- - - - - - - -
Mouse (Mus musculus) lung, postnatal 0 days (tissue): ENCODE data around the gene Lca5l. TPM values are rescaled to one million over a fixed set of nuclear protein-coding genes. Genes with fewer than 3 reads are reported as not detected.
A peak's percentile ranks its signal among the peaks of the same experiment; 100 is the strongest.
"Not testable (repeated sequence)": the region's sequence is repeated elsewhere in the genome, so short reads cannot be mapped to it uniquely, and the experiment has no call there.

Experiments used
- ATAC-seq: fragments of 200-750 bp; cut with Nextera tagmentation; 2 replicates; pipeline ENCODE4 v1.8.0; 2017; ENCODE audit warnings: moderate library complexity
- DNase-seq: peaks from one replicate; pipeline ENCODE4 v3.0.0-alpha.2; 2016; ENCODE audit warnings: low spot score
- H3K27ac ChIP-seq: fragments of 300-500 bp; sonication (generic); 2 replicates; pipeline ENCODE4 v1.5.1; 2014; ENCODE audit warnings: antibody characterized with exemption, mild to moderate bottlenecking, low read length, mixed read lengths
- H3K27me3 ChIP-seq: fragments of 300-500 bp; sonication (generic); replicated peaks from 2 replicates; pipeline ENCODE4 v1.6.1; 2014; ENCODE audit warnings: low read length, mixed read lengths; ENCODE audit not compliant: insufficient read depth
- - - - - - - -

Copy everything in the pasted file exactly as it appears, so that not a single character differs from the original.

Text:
Mouse (Mus musculus) lung, postnatal 0 days (tissue): ENCODE data around the gene Lca5l. TPM values are rescaled to one million over a fixed set of nuclear protein-coding genes. Genes with fewer than 3 reads are reported as not detected.
A peak's percentile ranks its signal among the peaks of the same experiment; 100 is the strongest.
"Not testable (repeated sequence)": the region's sequence is repeated elsewhere in the genome, so short reads cannot be mapped to it uniquely, and the experiment has no call there.

Experiments used
- ATAC-seq: fragments of 200-750 bp; cut with Nextera tagmentation; 2 replicates; pipeline ENCODE4 v1.8.0; 2017; ENCODE audit warnings: moderate library complexity
- DNase-seq: peaks from one replicate; pipeline ENCODE4 v3.0.0-alpha.2; 2016; ENCODE audit warnings: low spot score
- H3K27ac ChIP-seq: fragments of 300-500 bp; sonication (generic); 2 replicates; pipeline ENCODE4 v1.5.1; 2014; ENCODE audit warnings: antibody characterized with exemption, mild to moderate bottlenecking, low read length, mixed read lengths
- H3K27me3 ChIP-seq: fragments of 300-500 bp; sonication (generic); replicated peaks from 2 replicates; pipeline ENCODE4 v1.6.1; 2014; ENCODE audit warnings: low read length, mixed read lengths; ENCODE audit not compliant: insufficient read depth